The 5G rollout across Britain is being held up by owners of phone mast sites who are refusing to accept swingeing rent cuts.
Fox Lane Sports and Social Club in Leyland, Lancashire, is one of the landlords being offered around 10% of the current rent it receives, and has responded by refusing to allow mast operator EE to install 5G equipment.
Club committee member David Bradshaw said the proposed reduction, from £7,400 a year to £700, is unacceptable.
“When they say £700 we’d rather not have it, we might as well do [deals] with other sponsors who come on site and enjoy better partnerships,” he said.
“What we’ve found in the last few months is that there are many more people, churches and schools and so on, that are in the same position as we are.”
Disagreements over phone mast rents have mushroomed since 2017 when the government changed the Electronic Communication Code with the aim of driving down the cost to the industry.
A report last year from the Centre for Policy Studies think tank said the increasing delays could result in the government’s target of getting a 5G signal to 51% of the UK population by 2027 being missed to the tune of 11 million households and businesses.
The delay to rolling out 5G, which is up to 20 times faster than 4G, has been predicted to cost the economy billions of pounds in lost revenue.
Former cabinet member Patricia Hewitt, chair of the phone operators’ lobby group Speed up Britain, told Sky News “we need to get this roll out underway” and said community groups like the Fox Lane club should accept they’ve had “a very nice little earner” and agree to rent cuts.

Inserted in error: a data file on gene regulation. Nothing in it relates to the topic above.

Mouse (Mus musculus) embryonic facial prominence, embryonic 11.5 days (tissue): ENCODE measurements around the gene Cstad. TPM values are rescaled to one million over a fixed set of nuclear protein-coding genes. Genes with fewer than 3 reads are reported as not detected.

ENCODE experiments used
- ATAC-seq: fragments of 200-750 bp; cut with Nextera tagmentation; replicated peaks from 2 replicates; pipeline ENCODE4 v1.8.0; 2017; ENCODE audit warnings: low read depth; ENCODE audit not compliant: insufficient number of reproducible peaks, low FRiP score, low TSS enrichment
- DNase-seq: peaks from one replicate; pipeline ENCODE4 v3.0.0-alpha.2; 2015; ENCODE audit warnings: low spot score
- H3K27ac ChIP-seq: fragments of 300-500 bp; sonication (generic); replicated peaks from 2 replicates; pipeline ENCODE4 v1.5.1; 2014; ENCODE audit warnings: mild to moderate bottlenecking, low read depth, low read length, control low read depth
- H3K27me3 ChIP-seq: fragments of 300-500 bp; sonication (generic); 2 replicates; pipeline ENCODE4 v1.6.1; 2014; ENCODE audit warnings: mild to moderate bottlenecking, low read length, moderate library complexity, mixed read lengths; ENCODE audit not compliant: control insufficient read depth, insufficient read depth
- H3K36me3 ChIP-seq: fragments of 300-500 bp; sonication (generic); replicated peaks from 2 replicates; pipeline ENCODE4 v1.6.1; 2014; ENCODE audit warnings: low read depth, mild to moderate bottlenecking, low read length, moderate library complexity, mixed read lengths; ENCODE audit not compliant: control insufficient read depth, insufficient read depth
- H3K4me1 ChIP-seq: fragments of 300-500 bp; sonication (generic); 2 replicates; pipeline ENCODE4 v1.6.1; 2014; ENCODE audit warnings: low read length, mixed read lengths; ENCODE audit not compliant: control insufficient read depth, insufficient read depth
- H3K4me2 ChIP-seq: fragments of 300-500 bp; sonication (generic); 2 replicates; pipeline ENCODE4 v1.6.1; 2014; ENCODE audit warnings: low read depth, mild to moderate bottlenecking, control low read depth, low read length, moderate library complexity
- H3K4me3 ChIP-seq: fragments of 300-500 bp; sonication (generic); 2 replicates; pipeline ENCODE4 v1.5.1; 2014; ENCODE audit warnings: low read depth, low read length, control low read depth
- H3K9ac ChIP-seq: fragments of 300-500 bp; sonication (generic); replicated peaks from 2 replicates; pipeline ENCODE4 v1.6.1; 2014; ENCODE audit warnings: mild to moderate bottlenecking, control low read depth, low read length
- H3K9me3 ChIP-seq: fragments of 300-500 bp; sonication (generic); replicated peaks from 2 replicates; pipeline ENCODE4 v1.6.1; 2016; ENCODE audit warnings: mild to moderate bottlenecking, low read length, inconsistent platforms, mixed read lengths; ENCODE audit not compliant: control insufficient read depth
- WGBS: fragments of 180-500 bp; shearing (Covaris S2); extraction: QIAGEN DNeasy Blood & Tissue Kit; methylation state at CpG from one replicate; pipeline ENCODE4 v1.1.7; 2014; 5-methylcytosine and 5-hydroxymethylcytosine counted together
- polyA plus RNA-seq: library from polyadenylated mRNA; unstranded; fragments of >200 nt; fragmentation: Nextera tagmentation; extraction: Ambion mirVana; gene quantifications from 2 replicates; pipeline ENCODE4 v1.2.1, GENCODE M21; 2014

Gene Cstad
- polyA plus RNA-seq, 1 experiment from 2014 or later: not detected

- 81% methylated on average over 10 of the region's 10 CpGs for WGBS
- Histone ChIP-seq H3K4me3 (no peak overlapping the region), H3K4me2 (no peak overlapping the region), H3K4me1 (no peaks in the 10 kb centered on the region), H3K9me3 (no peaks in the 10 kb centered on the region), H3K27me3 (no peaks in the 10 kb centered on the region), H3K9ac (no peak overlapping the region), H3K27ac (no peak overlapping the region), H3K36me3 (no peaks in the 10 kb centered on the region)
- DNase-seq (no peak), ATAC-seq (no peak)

“I sympathise with sports clubs and community groups and churches who have had this very nice little earner from their mobile phone mast over several years,” she said.
“The average rent reduction across all the agreements that have been reached is about 63%… these kinds of figures illustrate what the real problem was before 2017; the rents had got completely out of line and completely unsustainable.”
Dovid Pink, from Amsy Chartered Surveyors, which represents 600 phone mast landlords, disagrees, and says his clients’ complaints are justified.
“For the hassle that they’re going to get and sometimes the inability to use parts of their building and the constant knock on their door for visits for maintenance and upgrades and everything else, it just becomes an absolute nightmare for them,” he said.
Both sides in the row are waiting for the government to announce a promised new legislation, which it says will “encourage fairer, faster and more collaborative negotiations” on phone mast rental agreements.
EE told Sky News it could not comment on individual negotiations, but said: “We work hard to ensure good relationships with all our landlords and we share the common interest of delivering modern communications that support both them and the communities in which they are based.”